The Colts had two exclusive rights free agents and signed them both to one-year extensions in January: Wide receiver Ashton Dulin and defensive tackle Taylor Stallworth.
There are two kinds of franchise tags: The exclusive franchise tag, which is rarely used, and the non-exclusive franchise tag, which is much more common.
A player who has the exclusive franchise tag placed on him cannot negotiate with other teams, and will receive a one-year deal for whichever of these numbers is greater: The average of the five-largest per-year salaries of players at his position, or the amount of the non-exclusive franchise tag. For example: The Dallas Cowboys used the exclusive franchise tag on quarterback Dak Prescott in 2020, preventing other teams from negotiating with him.
The non-exclusive franchise tag, which is more commonly used, allows players to negotiate with other teams. However, if a team signs a player who has the non-exclusive franchise tag placed on him, they must send that player’s former team two first-round picks as compensation if that player’s former team declines to match the offer sheet. Players who receive the non-exclusive franchise tag are offered a one-year contract with a salary that’s the higher of these two numbers: Either the cap percentage average for his position or 120 percent of his prior year salary.
A player who has the franchise tag placed on him has until 4 p.m. E.T. on July 15 to negotiate a multi-year contract extension. After that deadline, a player can only sign a one-year contract and cannot sign a multi-year extension until after the regular season ends. The franchise tag can be rescinded by the team at any time if the player has not yet signed it.
Teams can only use one franchise tag or transition tag per year.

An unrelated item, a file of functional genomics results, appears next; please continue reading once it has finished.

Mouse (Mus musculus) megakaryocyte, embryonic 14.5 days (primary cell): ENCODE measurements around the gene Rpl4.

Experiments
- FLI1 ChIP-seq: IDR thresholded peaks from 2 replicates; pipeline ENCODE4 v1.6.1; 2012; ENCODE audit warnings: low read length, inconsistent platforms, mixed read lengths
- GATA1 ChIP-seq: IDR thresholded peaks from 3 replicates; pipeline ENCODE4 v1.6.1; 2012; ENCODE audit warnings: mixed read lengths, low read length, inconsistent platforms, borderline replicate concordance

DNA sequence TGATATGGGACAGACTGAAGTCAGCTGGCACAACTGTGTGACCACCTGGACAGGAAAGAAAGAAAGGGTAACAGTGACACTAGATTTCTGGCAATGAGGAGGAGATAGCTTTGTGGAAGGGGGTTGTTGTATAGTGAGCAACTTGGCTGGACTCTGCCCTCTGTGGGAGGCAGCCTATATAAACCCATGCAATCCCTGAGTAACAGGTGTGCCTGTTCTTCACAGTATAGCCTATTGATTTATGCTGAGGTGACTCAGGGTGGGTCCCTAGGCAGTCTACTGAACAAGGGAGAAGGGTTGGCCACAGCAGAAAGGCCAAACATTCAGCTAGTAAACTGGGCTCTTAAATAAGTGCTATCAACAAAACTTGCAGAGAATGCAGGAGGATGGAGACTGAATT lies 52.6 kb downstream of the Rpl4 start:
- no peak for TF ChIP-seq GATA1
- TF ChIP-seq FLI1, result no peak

The Colts have used the franchise tag six times: 2001 (tight end Marcus Pollard), 2004 (quarterback Peyton Manning), 2007 (edge rusher Dwight Freeney), 2011 (Manning), 2012 (edge rusher Robert Mathis) and 2013 (punter Pat McAfee).
Ten teams used the franchise tag in 2021: The Bears (wide receiver Allen Robinson), Broncos (safety Justin Simmons), Buccaneers (wide receiver Chris Godwin), Cowboys (Prescott), Giants (defensive lineman Leonard Williams), Jaguars (tackle Cam Robinson), Jets (safety Marcus Made), Panthers (tackle Taylor Moton), Saints (safety Marcus Williams) and Washington (guard Brandon Scherff).
The transition tag is used less than the franchise tag because, while it allows teams to match an offer sheet, it does not provide any draft pick compensation if that player is allowed to leave. The transition tag has only been used five times in the last decade: The Steelers used it on linebacker Jason Worilds in 2014; the Browns used it on center Alex Mack in 2014; the Dolphins used it on tight end Charles Clay in 2015; the Bears used it on cornerback Kyle Fuller in 2018; and the Cardinals used it on running back Kenyan Drake in 2020.
The Colts have used the transition tag twice, in 1996 (linebacker Quentin Coryatt) and 1997 (cornerback Ray Buchanan).
The NFL and NFLPA set the 2021 salary cap at $182.5 million — a decrease of 8 percent from 2020 in the wake of the COVID-19 pandemic — and all 32 teams must be under the salary cap by 4 p.m. ET on March 17. However, teams can carry over unused cap space from the previous year, effectively increasing the amount of cap space they have available.
Alright, one last thing to consider in free agency. The NFL compensates teams who lose unrestricted free agents with draft picks, but the formula is pretty complicated. If you want a full, detailed explanation of it, OverTheCap has a good one here.
The NFL awards 32 comp picks per year between the third and seventh rounds (additional comp picks began to be awarded this year for minority head coaching/general manager hirings). The round awarded is based on contract size, percentage of offensive/defensive snaps played, awards earned and the balance of a given team’s free agents lost versus free agents added.
For instance: The Los Angeles Chargers received a 2021 third-round pick, 97th overall, because Philip Rivers signed with the Colts, and because the Chargers did not sign another free agent who could “cancel” out Rivers.
Players who become unrestricted free agents because they were released before their contracts expired do not count toward the comp pick formula.
Some notable former Colts who were drafted with comp picks: safety Antoine Bethea (sixth round, 2006) and wide receiver Pierre Garcon (sixth round, 2008).